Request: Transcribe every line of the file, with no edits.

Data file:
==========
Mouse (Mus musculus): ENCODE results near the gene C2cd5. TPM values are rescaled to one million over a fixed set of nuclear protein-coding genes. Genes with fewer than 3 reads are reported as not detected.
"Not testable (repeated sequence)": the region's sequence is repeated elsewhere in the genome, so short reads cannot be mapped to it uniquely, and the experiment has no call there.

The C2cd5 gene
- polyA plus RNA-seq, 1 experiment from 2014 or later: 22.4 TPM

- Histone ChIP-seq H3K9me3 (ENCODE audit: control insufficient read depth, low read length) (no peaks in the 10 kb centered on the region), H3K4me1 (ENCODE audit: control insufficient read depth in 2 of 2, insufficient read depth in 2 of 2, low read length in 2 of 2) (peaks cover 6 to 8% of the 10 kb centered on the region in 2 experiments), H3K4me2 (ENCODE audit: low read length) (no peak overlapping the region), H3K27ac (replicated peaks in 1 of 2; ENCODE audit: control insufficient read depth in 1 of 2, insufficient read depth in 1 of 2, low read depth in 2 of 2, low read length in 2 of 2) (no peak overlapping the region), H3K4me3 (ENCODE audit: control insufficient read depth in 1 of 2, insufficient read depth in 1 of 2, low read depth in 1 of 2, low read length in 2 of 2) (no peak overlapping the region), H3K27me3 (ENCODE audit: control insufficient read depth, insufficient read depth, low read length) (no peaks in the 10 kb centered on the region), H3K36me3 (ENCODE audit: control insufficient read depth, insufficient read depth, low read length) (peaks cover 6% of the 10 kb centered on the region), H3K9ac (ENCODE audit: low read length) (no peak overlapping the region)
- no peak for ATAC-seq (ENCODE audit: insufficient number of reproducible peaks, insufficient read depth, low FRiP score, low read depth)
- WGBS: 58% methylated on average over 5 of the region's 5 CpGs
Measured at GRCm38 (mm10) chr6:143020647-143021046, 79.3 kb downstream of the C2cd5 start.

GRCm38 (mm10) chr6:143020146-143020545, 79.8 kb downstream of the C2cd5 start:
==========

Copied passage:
Mouse (Mus musculus): ENCODE results near the gene C2cd5. TPM values are rescaled to one million over a fixed set of nuclear protein-coding genes. Genes with fewer than 3 reads are reported as not detected.
"Not testable (repeated sequence)": the region's sequence is repeated elsewhere in the genome, so short reads cannot be mapped to it uniquely, and the experiment has no call there.

The C2cd5 gene
- polyA plus RNA-seq, 1 experiment from 2014 or later: 22.4 TPM

- Histone ChIP-seq H3K9me3 (ENCODE audit: control insufficient read depth, low read length) (no peaks in the 10 kb centered on the region), H3K4me1 (ENCODE audit: control insufficient read depth in 2 of 2, insufficient read depth in 2 of 2, low read length in 2 of 2) (peaks cover 6 to 8% of the 10 kb centered on the region in 2 experiments), H3K4me2 (ENCODE audit: low read length) (no peak overlapping the region), H3K27ac (replicated peaks in 1 of 2; ENCODE audit: control insufficient read depth in 1 of 2, insufficient read depth in 1 of 2, low read depth in 2 of 2, low read length in 2 of 2) (no peak overlapping the region), H3K4me3 (ENCODE audit: control insufficient read depth in 1 of 2, insufficient read depth in 1 of 2, low read depth in 1 of 2, low read length in 2 of 2) (no peak overlapping the region), H3K27me3 (ENCODE audit: control insufficient read depth, insufficient read depth, low read length) (no peaks in the 10 kb centered on the region), H3K36me3 (ENCODE audit: control insufficient read depth, insufficient read depth, low read length) (peaks cover 6% of the 10 kb centered on the region), H3K9ac (ENCODE audit: low read length) (no peak overlapping the region)
- no peak for ATAC-seq (ENCODE audit: insufficient number of reproducible peaks, insufficient read depth, low FRiP score, low read depth)
- WGBS: 58% methylated on average over 5 of the region's 5 CpGs
Measured at GRCm38 (mm10) chr6:143020647-143021046, 79.3 kb downstream of the C2cd5 start.

GRCm38 (mm10) chr6:143020146-143020545, 79.8 kb downstream of the C2cd5 start: